The Daily Routines of 7 Famous Entrepreneurs and How to Design Your Own Master Routine

Our daily routines can make a huge difference to how healthy, happy and productive we are. I’ve recently tried adjusting my own routine in the hopes of getting more done and wasting less time in-between tasks or activities.

While it’s important to understand how your own brain works and what routine will suit your body best, I always find it interesting to see what works for others when planning something new for myself.

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How To Make Positivity a Habit: 4 Simple Steps to a Happier Everyday Life

be more positiveOne thing that I noticed immediately when joining Buffer was our emphasis on cultivating positivity. If you take a quick look at our culture deck, you can see the high priority we place on this. Since I joined the team, positive thinking is something I’ve focused on a lot, and it’s been fun to see how spending time with positive thinkers rubs off on me.

At the moment, some of us are experimenting with sharing one great moment we had at the end of each day. I’ve found that making this a habit has encouraged me to look out for positive moments during the day, since I know I’ll need to share one later on. It’s also been a great way to increase my feelings of gratitude—often for everyday things, like a great coffee to start the day or encouragement from a friend.

I wanted to really dig into positive thinking as a habit and see what science has to say about it. I found some really interesting research on how positive thinking can improve our health and happiness, as well as some great advice to cultivate a habit of being positive.

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Identity-Based Habits: How to Actually Stick to Your Goals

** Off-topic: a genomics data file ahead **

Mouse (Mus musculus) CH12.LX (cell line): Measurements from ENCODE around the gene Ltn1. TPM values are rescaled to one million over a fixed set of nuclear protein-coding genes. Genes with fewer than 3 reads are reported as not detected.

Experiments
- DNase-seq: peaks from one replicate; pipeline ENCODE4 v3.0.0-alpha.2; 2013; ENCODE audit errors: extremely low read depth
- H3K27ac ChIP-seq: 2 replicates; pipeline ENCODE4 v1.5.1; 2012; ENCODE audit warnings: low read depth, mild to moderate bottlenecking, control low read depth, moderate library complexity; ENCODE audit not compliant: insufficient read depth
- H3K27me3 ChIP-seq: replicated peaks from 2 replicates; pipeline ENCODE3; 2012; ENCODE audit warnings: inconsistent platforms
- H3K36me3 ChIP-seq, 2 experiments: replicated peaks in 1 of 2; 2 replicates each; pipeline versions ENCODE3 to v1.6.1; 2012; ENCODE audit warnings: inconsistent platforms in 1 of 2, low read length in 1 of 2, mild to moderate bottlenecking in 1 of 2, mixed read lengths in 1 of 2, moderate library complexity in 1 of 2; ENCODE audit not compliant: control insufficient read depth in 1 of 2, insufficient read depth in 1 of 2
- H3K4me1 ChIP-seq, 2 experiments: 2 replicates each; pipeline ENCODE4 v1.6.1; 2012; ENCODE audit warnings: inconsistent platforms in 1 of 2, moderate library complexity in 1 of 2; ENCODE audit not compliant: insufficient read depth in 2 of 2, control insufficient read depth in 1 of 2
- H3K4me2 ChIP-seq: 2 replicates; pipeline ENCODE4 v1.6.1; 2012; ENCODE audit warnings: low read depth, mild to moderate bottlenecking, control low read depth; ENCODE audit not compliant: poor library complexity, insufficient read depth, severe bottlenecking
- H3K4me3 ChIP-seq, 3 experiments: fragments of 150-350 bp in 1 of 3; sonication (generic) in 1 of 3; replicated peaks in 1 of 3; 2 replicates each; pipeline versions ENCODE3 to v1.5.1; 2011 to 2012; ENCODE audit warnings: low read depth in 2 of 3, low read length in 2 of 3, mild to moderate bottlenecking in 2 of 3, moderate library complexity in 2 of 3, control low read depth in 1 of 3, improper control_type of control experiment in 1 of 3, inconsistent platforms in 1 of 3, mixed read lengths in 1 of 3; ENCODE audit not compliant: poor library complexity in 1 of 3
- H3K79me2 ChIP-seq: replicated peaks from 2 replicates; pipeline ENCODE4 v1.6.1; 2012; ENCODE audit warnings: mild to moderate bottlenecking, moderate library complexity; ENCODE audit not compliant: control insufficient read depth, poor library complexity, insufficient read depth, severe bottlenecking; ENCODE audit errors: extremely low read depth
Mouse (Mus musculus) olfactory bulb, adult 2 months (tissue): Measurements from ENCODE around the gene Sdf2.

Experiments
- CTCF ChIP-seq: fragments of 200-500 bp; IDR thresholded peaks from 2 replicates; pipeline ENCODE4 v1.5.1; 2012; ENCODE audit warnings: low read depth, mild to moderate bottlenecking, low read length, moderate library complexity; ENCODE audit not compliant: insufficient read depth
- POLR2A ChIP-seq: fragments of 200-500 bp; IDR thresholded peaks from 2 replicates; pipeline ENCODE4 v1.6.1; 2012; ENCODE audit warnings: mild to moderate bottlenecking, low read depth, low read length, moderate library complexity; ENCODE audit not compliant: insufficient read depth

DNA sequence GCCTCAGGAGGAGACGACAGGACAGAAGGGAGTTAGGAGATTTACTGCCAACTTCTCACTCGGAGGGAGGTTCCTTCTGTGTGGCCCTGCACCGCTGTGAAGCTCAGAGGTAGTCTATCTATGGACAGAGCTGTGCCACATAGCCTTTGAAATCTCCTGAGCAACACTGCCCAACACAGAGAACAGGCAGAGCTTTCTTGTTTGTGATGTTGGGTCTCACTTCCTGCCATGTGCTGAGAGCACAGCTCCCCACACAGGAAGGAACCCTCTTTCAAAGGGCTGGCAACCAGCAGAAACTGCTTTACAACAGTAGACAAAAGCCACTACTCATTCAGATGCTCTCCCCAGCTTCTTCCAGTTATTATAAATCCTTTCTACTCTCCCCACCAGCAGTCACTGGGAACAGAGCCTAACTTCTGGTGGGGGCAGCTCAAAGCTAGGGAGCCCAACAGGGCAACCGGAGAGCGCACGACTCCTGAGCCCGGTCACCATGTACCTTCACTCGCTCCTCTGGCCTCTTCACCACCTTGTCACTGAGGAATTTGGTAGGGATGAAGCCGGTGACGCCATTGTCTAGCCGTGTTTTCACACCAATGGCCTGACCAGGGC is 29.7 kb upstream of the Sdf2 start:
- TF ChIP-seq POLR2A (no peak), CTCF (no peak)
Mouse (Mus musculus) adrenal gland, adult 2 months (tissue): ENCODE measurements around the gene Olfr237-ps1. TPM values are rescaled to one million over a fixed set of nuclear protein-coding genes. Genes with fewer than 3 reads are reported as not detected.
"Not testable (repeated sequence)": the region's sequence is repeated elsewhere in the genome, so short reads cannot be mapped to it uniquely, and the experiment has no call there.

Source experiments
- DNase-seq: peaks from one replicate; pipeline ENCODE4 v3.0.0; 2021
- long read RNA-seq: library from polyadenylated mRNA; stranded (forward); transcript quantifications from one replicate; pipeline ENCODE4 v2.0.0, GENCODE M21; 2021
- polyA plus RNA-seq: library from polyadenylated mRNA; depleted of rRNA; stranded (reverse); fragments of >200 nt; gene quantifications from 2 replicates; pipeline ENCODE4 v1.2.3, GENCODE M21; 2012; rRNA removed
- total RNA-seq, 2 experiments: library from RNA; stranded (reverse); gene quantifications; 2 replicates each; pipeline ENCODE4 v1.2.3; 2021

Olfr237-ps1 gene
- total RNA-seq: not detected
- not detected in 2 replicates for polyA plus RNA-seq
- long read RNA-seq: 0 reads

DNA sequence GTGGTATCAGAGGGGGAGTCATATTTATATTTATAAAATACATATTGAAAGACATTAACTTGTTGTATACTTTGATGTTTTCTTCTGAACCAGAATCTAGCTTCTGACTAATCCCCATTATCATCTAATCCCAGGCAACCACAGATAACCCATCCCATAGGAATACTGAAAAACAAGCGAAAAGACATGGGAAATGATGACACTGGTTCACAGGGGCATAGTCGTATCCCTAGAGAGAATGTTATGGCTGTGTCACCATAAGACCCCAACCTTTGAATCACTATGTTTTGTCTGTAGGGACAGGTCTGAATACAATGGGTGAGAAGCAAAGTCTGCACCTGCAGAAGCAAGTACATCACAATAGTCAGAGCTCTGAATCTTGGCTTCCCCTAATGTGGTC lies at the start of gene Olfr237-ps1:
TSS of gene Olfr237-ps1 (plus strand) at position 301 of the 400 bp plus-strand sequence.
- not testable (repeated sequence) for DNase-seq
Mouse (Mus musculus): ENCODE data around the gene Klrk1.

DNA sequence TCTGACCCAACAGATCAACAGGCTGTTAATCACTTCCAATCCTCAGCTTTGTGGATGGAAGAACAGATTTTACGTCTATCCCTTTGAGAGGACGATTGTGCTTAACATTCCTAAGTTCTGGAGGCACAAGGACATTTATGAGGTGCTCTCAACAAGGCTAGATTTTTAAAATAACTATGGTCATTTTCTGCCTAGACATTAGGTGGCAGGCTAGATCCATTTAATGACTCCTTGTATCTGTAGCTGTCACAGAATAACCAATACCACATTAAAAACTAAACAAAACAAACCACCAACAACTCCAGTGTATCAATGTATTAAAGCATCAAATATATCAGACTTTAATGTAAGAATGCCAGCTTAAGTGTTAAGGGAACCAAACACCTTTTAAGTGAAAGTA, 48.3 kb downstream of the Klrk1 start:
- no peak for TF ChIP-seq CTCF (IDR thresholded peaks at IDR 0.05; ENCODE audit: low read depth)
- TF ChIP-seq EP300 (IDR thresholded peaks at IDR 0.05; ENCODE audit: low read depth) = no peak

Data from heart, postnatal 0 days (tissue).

building habits - identity-based habitsChange is hard. You’ve probably noticed that.

We all want to become better people — stronger and healthier, more creative and more skilled, a better friend or family member.

But even if we get really inspired and start doing things better, it’s tough to actually stick to new behaviors. It’s more likely that this time next year you’ll be doing the same thing than performing a new habit with ease.

Why is that? And is there anything you can do to make change easier?

How to Be Good at Remembering People’s Names

My girlfriend is great at remembering people’s names.

Recently, she told me a story that happened when she was in high school. She went to a large high school and it was the first day of class. Many of the students had never met before that day. The teacher went around the room and asked each person to introduce themselves. At the end, the teacher asked if anyone could remember everyone’s name.

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5 Unconventional Ways to Become a Better Writer (Hint: It’s About Being a Better Reader)

improve your writing - readingCan I be blunt on this subject? If you don’t have time to read, you don’t have the time (or the tools) to write. Simple as that. – Stephen King

Even if you’re not a ‘writer’ per se, writing can be highly beneficial. It can be helpful for a number of things:

Generally, there are two things that writers recommend to others who want to improve: more writing, and reading. More writing is an obvious one, since practice makes perfect. But writing in a vacuum won’t do us much good. Reading exposes us to other styles, other voices, other forms and genres of writing. Importantly, it exposes us to writing that’s better than our own and helps us to improve.

Reading—the good and the bad—inspires you. It develops your palate for all the tricks that writers have invented over the years. You can learn from textbooks about the writing craft, but there’s no substitute for discovering for yourself how a writer pulls off a trick. Then that becomes part of your experience. – Roz Morris

Since reading is something we learn to do when we first start school, it’s easy to think we’ve got it sorted out and we don’t need to work on this skill anymore. Or, that we don’t need to exercise our reading muscles anymore. But illustrator Chuck Jones pointed out in this letter to a class of students how silly it would be to not read when we have the chance:

Knowing how to read and not reading books is like owning skis and not skiing, owning a board and never riding a wave, or, well, having your favorite sandwich in your hand and not eating it. If you owned a telescope that would open up the entire universe for you would you try to find reason for not looking through it? Because that is exactly what reading is all about; it opens up the universe of humour, of adventure, of romance, of climbing the highest mountain, of diving in the deepest sea.

So let’s take a look at five unconventional ways to become better writers by changing the way we read.

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